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The Tech Report System Guide: April 2016 edition


All aboard the VR train
— 9:00 AM on April 21, 2016

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Welcome to a new edition of The Tech Report's System Guide. Since our last update, the basic shape of the hardware that goes inside today's PCs hasn't changed much, but there's plenty going on outside the case. HTC's Vive and Oculus' Rift VR headsets are here now, and we expect many people will be dusting off their PC-building chops to put together new systems to power those headsets. A number of people might even be stepping up to the PC-building plate for the first time. Whatever your skill level, we're here to help.

If you're wondering whether your PC is VR-capable, we have some good news. If you built a Sweet Spot system from our System Guides dating all the way back to December 2014, you already have the CPU, graphics card, and RAM you'll need to power a Rift or Vive. Those systems already included a GeForce GTX 970 or Radeon R9 290 graphics card, a Core i5-4590 or better CPU, and 8GB of RAM or more. Those specs are all the same or better than the baseline Oculus and HTC recommend. If your system falls short of those specs, it may finally be time to pull out the credit card.

We're still building with the same Radeons and GeForces that we have in past Guides right now. AMD has said that it'll be releasing new graphics-processing units built on next-gen fabrication processes later this year, and Nvidia has strongly hinted that it'll be following suit. We don't know precisely when chips from either company will hit the market, and we also don't know what sort of performance classes those companies will be targeting with their new graphics cards at first. Even so, the looming proposition of newer, shinier graphics cards makes life as a PC builder a little tricky right now, especially after GPU fabrication's long stay at the 28-nm process node.

Solid-state storage continues its downward march in price. We're not quite at the point where we can put a 480GB or 512GB SATA SSD in a system where a 240GB drive would have gone before, but we're getting close. More companies appear poised to enter the PCIe SSD market soon, too, but the value proposition for these lightning-fast drives is still unclear for all but the most demanding desktop users. Unless you've got to have face-melting synthetic benchmark numbers to screenshot, you'll probably be fine with a good old SATA SSD for now.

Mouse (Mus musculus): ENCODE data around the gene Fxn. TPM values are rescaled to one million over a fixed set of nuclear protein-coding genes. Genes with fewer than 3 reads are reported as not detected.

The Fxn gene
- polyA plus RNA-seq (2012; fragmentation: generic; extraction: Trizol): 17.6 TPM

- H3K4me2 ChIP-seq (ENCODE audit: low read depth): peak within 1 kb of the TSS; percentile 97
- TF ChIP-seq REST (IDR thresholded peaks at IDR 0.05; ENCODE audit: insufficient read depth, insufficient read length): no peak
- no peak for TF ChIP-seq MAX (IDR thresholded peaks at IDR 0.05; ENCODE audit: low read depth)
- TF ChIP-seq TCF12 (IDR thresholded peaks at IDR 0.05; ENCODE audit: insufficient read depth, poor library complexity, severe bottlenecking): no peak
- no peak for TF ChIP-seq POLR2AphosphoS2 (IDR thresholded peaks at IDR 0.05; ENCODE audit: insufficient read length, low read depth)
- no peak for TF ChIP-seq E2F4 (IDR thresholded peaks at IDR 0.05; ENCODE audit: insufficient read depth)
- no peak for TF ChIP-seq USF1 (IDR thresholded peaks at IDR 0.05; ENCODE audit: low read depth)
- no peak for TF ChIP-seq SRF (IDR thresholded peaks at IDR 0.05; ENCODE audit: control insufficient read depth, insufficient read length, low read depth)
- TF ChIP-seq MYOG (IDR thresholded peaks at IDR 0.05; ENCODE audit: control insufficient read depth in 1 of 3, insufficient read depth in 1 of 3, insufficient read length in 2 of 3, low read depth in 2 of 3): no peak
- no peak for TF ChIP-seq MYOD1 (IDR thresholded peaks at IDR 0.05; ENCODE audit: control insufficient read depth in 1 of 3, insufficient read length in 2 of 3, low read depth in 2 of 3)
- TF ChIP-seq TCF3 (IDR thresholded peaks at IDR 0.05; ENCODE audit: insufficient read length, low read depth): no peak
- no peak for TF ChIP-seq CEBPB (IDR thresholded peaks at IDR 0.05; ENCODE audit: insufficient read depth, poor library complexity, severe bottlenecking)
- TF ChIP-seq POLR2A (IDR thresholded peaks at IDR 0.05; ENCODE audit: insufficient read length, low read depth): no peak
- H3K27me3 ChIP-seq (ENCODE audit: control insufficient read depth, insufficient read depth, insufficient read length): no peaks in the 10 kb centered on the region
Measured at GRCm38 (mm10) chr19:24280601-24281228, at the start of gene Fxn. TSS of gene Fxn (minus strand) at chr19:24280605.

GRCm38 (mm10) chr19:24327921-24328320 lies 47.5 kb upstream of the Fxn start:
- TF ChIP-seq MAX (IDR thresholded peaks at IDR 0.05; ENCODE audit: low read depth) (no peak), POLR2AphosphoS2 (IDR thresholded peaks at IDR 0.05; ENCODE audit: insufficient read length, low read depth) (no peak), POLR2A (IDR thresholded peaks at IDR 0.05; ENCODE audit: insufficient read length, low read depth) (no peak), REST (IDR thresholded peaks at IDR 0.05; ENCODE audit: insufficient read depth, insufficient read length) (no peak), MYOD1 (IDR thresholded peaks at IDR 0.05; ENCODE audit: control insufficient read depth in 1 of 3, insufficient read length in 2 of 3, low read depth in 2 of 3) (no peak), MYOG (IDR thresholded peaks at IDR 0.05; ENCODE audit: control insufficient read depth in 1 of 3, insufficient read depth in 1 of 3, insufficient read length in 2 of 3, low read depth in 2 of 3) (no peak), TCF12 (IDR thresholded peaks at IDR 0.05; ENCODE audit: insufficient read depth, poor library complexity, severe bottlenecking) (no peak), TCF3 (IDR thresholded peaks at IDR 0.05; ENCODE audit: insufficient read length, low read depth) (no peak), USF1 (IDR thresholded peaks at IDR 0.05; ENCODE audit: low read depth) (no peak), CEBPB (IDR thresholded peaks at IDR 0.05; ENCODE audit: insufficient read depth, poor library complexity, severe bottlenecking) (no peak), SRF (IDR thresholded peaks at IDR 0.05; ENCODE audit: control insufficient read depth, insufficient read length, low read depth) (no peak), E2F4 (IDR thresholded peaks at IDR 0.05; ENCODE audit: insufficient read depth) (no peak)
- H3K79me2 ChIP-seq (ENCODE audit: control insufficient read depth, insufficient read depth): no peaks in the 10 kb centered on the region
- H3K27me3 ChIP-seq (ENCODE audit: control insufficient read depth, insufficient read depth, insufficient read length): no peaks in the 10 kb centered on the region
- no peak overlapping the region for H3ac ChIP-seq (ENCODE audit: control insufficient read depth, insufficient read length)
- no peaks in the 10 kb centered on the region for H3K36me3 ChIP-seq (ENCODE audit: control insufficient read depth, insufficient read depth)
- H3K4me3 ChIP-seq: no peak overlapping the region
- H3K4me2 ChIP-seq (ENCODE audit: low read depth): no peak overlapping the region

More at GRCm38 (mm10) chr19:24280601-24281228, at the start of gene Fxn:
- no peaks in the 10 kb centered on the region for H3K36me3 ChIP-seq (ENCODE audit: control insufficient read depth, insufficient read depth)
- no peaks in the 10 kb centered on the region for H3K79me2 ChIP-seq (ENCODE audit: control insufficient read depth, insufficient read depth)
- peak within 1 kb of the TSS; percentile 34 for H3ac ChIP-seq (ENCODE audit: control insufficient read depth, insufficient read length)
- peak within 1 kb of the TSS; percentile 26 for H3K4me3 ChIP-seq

The Tech Report System Guide is sponsored by Newegg. We’ll be using links to the site's product pages throughout this guide. You can (and should!) support our work by purchasing the items we recommend using these links. A big thanks to Newegg for their continued support. In the rare cases that Newegg doesn’t stock an item we want to recommend, we’ll link to other retailers as needed. Despite its sponsorship, Newegg has no input on the components included in the System Guide. Our picks are entirely our own.

Rules of the road
The System Guide is our list of recommended parts for building a new PC. If you’ve never built a PC before and want to, that’s great. Just be sure to read through our guide to building a PC, or kick back and watch the handy video below, before proceeding.

In the following pages, we’ll discuss our picks for the critical components that make up a PC, including processors, motherboards, memory, graphics cards, storage, cases, and power supplies. We’ve picked parts to fit budgets of all sizes, without compromising on quality or performance. Those picks are divided into three categories: budget, sweet spot, and high-end. We’ll also make a note of good choices for those readers who are looking to get in to a VR ready system.

Our budget picks will get you up and running with solid components that won’t break the bank. Stepping up to our sweet spot parts gets you even more bang for your buck. At the high end, we’ve chosen parts that represent the pinnacle of performance, without falling into the trap of spending money for its own sake. 

Each part will have a link to a TR review where possible. We also include a notable needs section for each item with any critical information that you need to know before putting together a parts list. Finally, we've put together some sample builds if you have no idea where to start.

If you like this article, don't miss the rest of our guide series: our how-to-build-a-PC guide, where we walk readers (and viewers) through the PC assembly process; our mobile staff picks, where we highlight our favorite devices for on-the-go computing; and our peripheral guide, where we pick the best monitors, mice, keyboards, and accessories to make your PC experience even better.